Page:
Eternal Security...

My wife lost a close loved-one over the weekend. With death, I’m always brought back to questions about “destination” and “salvation.” But the strange thing is, it’s NOT because my mind naturally gravitates there during times of loss. In fact, it seems very counterintuitive to question and wonder about a soul’s destination as they pass from this life into the next, because the truth about God’s love and redemption seems so clear when dear, sweet spirits leave us.

The day after, an acquaintance approached Jen in Safeway: “I’m so sorry for your loss. Was she saved?”

Was she saved?

The question dumfounded Jen, because it seemed such a deeply inappropriate query during a time of loss and mourning. Really? I’ve just lost someone incredibly close to me, I am grieving at the loss, and you want to know – effectively – if I think she’s in hell or in heaven?

Is that the right question to be asking? At death, is that even the right priority for us?

Over the last few weeks, a local pastor kept showing up with pamphlets and brochures about “eternal security.” The underlying message was: insure yourself against the fires of hell.

All of this hell talk seems tragically awkward and unnatural to discuss in the midst of pain and suffering on earth. In fact, I cannot reconcile the idea of a loving God looking down on a suffering body and allowing “eternal punishment” to be their final outcome. I can handle the idea of pain and suffering in the world. It’s awful, but I don’t blame God. That question, central to so many atheists and agnostics, doesn’t carry weight with me. But for God to subsequently damn a soul for suffering beyond the corporeal, finite life… well, if Jesus came as a “way,” then I can’t fathom Jesus being a barrier. Stumbling block? Sure. Christ is the ultimate confusion to the self-satisfied and self-convinced, the comfortable and the powerful. But Christ did not come to condemn, but to save.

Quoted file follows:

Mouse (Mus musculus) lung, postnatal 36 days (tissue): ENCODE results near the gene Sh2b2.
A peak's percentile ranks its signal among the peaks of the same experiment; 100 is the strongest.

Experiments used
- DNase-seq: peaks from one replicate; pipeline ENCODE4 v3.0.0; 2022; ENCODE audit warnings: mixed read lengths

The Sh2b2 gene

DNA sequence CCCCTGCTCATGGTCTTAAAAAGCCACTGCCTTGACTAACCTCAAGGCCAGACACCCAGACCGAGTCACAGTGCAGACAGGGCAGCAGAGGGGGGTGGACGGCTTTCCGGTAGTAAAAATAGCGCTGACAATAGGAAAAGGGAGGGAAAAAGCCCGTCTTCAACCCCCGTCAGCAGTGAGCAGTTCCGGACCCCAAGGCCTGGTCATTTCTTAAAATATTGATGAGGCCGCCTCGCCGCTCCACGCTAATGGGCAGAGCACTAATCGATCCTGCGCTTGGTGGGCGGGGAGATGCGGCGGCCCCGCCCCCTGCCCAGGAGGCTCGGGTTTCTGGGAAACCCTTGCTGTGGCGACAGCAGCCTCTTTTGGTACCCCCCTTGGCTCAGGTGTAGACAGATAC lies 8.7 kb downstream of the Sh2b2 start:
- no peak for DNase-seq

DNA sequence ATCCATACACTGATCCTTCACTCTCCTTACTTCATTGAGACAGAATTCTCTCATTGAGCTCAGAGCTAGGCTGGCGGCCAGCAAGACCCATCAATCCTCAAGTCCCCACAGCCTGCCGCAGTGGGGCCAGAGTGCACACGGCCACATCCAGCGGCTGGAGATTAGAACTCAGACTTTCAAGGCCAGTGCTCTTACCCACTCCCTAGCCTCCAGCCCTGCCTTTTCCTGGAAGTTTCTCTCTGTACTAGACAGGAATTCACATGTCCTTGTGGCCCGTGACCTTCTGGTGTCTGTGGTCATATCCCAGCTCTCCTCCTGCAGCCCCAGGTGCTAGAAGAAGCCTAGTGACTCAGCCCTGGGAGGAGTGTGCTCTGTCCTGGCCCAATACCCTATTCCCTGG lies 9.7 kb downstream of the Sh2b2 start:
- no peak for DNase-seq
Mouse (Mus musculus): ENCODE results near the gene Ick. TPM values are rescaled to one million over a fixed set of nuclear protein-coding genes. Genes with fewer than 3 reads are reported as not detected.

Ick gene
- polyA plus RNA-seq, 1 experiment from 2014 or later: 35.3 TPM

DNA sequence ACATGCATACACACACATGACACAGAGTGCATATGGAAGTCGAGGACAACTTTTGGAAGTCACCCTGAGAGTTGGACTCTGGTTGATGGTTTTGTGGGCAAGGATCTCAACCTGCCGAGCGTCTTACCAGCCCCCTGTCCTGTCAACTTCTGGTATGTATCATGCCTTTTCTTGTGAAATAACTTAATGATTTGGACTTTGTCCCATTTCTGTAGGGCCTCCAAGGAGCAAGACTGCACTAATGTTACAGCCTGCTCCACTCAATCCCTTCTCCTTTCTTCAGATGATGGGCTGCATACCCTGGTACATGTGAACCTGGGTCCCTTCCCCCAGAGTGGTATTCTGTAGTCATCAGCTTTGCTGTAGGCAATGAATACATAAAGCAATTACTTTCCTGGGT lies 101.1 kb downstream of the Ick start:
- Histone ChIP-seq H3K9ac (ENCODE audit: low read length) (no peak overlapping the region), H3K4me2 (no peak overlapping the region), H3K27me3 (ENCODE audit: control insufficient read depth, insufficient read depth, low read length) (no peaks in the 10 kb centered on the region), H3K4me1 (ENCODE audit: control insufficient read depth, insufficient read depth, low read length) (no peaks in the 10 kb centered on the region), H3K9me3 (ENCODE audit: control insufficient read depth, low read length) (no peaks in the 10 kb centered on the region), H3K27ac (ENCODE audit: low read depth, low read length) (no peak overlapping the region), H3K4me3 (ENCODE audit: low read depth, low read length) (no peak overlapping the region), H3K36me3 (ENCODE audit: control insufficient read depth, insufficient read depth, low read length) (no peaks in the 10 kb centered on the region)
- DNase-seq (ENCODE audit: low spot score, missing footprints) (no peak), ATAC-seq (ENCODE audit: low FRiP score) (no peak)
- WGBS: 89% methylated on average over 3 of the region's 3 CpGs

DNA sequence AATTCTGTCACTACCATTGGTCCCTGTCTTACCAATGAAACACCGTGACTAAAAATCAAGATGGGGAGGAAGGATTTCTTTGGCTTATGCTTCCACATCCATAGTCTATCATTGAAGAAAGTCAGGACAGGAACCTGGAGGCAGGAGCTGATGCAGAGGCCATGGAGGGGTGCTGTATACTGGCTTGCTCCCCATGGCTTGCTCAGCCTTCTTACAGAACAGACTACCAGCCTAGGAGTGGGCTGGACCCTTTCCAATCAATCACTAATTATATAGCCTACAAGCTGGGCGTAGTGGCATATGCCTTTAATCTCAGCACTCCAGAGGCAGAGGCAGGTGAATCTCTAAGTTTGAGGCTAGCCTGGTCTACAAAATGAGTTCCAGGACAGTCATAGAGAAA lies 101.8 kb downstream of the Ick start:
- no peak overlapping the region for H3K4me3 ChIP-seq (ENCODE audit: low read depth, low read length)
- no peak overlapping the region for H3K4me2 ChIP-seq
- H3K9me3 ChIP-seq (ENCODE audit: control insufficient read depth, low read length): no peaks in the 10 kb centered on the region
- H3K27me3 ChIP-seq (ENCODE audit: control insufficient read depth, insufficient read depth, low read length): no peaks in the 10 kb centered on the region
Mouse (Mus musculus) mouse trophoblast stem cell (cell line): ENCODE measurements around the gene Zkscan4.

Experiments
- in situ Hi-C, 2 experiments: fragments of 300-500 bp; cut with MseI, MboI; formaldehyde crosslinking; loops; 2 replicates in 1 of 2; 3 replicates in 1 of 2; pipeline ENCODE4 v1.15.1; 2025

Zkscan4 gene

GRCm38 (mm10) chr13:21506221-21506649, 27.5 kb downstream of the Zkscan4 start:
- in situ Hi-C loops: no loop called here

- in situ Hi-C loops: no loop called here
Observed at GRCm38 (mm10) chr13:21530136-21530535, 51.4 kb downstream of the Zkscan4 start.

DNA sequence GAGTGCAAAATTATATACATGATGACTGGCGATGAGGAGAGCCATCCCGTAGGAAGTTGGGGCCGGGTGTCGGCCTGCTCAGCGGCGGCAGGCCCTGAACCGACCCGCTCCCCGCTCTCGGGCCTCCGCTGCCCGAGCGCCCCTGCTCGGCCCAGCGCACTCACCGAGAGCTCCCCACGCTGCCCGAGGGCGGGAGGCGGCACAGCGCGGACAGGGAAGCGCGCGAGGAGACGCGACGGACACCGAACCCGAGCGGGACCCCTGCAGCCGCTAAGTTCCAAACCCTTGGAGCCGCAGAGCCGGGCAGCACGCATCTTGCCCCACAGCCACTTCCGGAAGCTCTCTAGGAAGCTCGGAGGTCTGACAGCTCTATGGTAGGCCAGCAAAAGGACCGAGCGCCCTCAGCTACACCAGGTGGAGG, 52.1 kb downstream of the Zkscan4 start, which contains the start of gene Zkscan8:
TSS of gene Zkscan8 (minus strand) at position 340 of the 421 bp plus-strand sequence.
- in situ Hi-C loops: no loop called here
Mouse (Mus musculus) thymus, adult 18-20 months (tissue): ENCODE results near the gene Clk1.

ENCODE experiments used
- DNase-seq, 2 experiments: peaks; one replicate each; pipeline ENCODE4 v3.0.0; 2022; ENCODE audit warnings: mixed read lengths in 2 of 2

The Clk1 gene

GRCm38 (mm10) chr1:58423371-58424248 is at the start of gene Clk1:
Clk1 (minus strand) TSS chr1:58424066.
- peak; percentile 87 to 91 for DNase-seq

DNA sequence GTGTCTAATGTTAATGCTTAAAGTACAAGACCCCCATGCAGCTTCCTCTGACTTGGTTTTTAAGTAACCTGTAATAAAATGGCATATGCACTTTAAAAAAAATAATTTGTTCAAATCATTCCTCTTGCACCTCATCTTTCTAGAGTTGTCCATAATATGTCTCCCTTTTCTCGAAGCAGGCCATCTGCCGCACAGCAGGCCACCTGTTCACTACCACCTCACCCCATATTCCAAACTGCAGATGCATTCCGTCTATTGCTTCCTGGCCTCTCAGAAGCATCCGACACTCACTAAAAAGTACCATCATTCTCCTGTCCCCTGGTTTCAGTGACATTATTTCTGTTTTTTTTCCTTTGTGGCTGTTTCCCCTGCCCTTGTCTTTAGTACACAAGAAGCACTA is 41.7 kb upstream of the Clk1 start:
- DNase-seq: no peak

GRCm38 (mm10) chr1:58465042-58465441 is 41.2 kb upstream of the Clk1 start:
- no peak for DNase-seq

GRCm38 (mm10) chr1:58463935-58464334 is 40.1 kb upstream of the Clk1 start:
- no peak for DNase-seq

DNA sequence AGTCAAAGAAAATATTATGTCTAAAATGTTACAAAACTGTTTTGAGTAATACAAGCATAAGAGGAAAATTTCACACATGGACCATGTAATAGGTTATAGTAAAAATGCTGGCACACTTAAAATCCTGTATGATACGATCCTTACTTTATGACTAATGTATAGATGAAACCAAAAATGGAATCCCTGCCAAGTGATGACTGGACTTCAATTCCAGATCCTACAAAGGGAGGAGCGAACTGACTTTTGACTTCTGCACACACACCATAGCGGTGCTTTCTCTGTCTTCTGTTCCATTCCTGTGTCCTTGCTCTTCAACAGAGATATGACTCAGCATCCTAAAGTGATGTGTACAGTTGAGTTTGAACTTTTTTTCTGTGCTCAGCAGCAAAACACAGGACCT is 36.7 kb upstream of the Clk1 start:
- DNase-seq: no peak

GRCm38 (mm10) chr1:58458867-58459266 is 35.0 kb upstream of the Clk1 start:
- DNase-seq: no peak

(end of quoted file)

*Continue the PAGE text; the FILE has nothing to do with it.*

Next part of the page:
Just some meandering thoughts on the precipice of mourning. I don’t think I’m trying to explain God into a paradigm that settles well with me, emotionally, so much as I’m confronted most powerfully – at times like these – by the belief I have that God is good and gracious and full of love. Even as I write this post, I hear dozens of arguments against these attitudes, “orthodox” apologetics justifying God’s judgment, the concept of exclusive salvation, and even justifying wrath and condemnation. But those apologetics don’t ring true. They sound like man-made constructs trying to solidify – crystallize – the ineffable.

There may be a hell. God may well allow souls to go there. But I believe - not just because I want to, but because I cannot help it – I believe God will save all that can be saved. All that is good.

9 comments:

Sue said...

Hey Peter,

One of my long-term wishes is to write a book called, "What Not to Say at a Funeral." I think it has the potential to be a best-seller. :)

But what I really wanted to say today was: well-written post! Also the last two paragraphs of the last post, too. FWIW.

Matthew said...

Hey Peter,